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Is Diet Quality Improving? Distributional Changes in the United States, 1989-2008

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  • Timothy K. M. Beatty
  • Biing-Hwan Lin
  • Travis A. Smith

Abstract

This article measures changes in the distribution of dietary quality among adults in the United States over the period 1989-2008. Diet quality is a direct input to health, is often used as a proxy for well-being, and is an outcome variable for a wide variety of economic interventions. For the population as a whole, we find significant improvements across all levels of diet quality. Further, we find improvements for both low-income and higher-income individuals alike. Counterfactual distributions of dietary quality are constructed to investigate the extent to which observed improvements can be attributed to changes in the nutritional content of foods and to changes in population characteristics. We find that 63% of the improvement for all adults can be attributed to changes in food formulation and demographics. Changes in food formulation account for a substantially larger percentage of the dietary improvement within the lower-income population (19.6%) vs. the higher-income population (6.4%).

Suggested Citation

  • Timothy K. M. Beatty & Biing-Hwan Lin & Travis A. Smith, 2014. "Is Diet Quality Improving? Distributional Changes in the United States, 1989-2008," American Journal of Agricultural Economics, Agricultural and Applied Economics Association, vol. 96(3), pages 769-789.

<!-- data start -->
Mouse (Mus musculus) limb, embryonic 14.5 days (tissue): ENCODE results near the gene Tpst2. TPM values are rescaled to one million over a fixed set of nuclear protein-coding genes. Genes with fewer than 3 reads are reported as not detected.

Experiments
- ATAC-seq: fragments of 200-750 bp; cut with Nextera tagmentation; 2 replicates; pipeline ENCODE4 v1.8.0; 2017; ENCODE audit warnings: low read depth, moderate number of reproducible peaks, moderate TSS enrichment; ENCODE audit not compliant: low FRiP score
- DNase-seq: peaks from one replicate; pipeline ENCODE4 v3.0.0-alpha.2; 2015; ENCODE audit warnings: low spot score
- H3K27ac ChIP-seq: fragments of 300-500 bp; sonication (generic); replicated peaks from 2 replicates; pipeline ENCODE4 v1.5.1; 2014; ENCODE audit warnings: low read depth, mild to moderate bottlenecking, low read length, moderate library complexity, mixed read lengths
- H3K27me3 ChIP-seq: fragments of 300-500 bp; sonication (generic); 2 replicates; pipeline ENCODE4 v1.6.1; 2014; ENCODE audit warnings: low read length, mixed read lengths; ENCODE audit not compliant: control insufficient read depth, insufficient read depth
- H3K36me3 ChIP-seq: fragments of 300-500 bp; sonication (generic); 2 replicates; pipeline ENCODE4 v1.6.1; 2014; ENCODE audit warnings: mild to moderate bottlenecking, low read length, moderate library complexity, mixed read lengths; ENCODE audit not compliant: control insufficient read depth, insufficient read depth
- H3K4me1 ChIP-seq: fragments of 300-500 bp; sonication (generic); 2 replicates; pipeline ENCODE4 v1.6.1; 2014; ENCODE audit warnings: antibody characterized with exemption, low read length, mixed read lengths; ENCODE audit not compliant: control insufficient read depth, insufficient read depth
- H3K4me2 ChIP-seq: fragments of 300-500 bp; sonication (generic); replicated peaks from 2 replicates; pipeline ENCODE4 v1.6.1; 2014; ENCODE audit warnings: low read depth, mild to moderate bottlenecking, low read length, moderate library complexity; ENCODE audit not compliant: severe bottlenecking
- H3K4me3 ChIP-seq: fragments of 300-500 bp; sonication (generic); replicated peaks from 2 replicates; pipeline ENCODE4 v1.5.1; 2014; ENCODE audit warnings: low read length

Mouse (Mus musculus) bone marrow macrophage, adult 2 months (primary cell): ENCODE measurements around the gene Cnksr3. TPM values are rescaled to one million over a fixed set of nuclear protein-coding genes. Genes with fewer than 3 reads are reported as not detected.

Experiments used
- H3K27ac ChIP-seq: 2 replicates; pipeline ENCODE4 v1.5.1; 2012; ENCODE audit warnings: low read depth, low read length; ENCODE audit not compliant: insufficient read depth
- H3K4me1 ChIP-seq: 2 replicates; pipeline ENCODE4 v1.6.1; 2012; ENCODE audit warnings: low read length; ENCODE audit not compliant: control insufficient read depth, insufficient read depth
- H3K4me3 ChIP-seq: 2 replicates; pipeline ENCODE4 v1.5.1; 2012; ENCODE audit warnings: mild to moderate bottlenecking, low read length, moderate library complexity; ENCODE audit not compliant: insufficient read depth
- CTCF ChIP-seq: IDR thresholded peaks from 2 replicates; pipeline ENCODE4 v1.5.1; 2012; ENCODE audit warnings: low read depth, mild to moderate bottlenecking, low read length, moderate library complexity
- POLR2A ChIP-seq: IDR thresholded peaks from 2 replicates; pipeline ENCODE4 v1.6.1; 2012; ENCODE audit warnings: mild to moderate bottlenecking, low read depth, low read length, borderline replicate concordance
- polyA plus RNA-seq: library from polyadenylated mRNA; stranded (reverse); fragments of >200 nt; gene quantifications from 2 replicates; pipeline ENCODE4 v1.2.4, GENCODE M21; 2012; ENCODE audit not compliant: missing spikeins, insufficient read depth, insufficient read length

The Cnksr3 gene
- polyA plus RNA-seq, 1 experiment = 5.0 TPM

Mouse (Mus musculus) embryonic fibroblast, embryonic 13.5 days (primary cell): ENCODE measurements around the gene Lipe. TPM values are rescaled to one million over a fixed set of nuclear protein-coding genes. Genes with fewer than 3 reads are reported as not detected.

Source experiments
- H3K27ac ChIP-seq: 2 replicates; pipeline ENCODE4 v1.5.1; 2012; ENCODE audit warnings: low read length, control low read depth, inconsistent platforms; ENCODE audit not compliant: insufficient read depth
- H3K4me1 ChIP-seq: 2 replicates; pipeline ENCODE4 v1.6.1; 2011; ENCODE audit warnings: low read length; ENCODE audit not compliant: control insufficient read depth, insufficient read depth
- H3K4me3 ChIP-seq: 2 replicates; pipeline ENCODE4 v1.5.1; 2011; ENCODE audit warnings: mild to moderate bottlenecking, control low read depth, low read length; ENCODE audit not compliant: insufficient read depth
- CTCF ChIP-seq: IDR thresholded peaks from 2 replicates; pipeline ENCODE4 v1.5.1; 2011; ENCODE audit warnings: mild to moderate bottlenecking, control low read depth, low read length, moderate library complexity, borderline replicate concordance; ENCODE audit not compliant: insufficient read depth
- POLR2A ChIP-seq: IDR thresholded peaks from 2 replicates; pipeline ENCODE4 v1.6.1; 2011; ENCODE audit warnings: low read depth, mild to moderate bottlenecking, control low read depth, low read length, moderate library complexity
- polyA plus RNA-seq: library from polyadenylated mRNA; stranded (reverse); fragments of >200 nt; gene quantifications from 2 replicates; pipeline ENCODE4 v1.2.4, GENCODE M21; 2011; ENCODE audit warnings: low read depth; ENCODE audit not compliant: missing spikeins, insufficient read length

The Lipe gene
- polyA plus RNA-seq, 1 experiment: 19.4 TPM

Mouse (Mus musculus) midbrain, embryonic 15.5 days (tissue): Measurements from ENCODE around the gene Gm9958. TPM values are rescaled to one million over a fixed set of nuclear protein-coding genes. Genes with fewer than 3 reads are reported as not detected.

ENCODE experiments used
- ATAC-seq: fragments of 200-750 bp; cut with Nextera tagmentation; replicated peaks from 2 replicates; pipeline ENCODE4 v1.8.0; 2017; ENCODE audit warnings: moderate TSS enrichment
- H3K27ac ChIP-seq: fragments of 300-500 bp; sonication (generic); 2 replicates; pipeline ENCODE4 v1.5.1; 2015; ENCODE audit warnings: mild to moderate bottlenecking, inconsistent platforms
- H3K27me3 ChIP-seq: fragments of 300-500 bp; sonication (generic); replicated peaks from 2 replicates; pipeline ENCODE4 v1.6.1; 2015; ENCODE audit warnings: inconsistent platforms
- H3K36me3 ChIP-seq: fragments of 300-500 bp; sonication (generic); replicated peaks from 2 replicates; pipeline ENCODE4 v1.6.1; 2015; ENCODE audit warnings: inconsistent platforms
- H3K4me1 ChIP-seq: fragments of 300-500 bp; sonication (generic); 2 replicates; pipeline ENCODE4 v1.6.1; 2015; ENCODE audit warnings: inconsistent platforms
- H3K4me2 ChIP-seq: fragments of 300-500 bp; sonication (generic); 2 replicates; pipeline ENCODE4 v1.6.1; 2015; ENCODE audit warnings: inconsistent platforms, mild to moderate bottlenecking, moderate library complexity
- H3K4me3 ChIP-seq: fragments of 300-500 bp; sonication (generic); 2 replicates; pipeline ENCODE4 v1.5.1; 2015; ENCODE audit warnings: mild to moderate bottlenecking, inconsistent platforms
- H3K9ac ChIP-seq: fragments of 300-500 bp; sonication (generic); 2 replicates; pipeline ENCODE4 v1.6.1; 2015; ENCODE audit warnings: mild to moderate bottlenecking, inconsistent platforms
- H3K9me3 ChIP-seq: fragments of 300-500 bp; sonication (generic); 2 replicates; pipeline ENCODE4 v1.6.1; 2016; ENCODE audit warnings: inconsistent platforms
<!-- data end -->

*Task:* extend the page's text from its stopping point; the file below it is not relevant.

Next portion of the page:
• Handle: RePEc:oup:ajagec:v:96:y:2014:i:3:p:769-789.
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    File URL: http://hdl.handle.net/10.1093/ajae/aat104
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    1. repec:eee:jfpoli:v:69:y:2017:i:c:p:207-217 is not listed on IDEAS
    2. Smith, Travis A. & Lin, Biing-Hwan & Coats, Ellen, 2015. "The Evolving Role of Food Sourced Outside the Home on Diets in the U.S.: 1977-2010," 2015 AAEA & WAEA Joint Annual Meeting, July 26-28, San Francisco, California 205770, Agricultural and Applied Economics Association.
    3. repec:oup:ajagec:v:99:y:2017:i:2:p:339-356. is not listed on IDEAS
    4. Rachel Griffith & Martin O'Connell & Kate Smith, 2016. "Shopping Around: How Households Adjusted Food Spending Over the Great Recession," Economica, London School of Economics and Political Science, vol. 83(330), pages 247-280, April.

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